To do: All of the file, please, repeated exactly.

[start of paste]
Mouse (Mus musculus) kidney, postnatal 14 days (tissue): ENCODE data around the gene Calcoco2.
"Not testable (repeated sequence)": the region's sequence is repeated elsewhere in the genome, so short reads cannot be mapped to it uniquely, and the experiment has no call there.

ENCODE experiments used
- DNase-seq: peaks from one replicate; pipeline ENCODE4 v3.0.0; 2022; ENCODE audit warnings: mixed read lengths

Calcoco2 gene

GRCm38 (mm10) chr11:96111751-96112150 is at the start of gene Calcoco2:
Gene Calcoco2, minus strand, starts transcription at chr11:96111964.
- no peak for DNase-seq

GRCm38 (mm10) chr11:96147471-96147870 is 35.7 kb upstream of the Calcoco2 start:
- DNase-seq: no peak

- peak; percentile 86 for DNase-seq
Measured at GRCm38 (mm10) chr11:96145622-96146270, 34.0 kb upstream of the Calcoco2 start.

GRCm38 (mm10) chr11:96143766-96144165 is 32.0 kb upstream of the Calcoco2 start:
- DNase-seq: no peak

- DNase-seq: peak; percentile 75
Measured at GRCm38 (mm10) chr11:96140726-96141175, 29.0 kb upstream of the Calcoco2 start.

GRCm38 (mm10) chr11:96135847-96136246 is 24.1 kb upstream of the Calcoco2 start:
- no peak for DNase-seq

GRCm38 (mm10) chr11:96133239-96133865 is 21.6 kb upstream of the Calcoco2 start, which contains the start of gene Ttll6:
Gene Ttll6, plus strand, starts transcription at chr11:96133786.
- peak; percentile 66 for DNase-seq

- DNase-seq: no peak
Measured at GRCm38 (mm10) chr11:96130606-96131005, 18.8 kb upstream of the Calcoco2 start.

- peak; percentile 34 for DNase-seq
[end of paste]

Mouse (Mus musculus) kidney, postnatal 14 days (tissue): ENCODE data around the gene Calcoco2.
"Not testable (repeated sequence)": the region's sequence is repeated elsewhere in the genome, so short reads cannot be mapped to it uniquely, and the experiment has no call there.

ENCODE experiments used
- DNase-seq: peaks from one replicate; pipeline ENCODE4 v3.0.0; 2022; ENCODE audit warnings: mixed read lengths

Calcoco2 gene

GRCm38 (mm10) chr11:96111751-96112150 is at the start of gene Calcoco2:
Gene Calcoco2, minus strand, starts transcription at chr11:96111964.
- no peak for DNase-seq

GRCm38 (mm10) chr11:96147471-96147870 is 35.7 kb upstream of the Calcoco2 start:
- DNase-seq: no peak

- peak; percentile 86 for DNase-seq
Measured at GRCm38 (mm10) chr11:96145622-96146270, 34.0 kb upstream of the Calcoco2 start.

GRCm38 (mm10) chr11:96143766-96144165 is 32.0 kb upstream of the Calcoco2 start:
- DNase-seq: no peak

- DNase-seq: peak; percentile 75
Measured at GRCm38 (mm10) chr11:96140726-96141175, 29.0 kb upstream of the Calcoco2 start.

GRCm38 (mm10) chr11:96135847-96136246 is 24.1 kb upstream of the Calcoco2 start:
- no peak for DNase-seq

GRCm38 (mm10) chr11:96133239-96133865 is 21.6 kb upstream of the Calcoco2 start, which contains the start of gene Ttll6:
Gene Ttll6, plus strand, starts transcription at chr11:96133786.
- peak; percentile 66 for DNase-seq

- DNase-seq: no peak
Measured at GRCm38 (mm10) chr11:96130606-96131005, 18.8 kb upstream of the Calcoco2 start.

- peak; percentile 34 for DNase-seq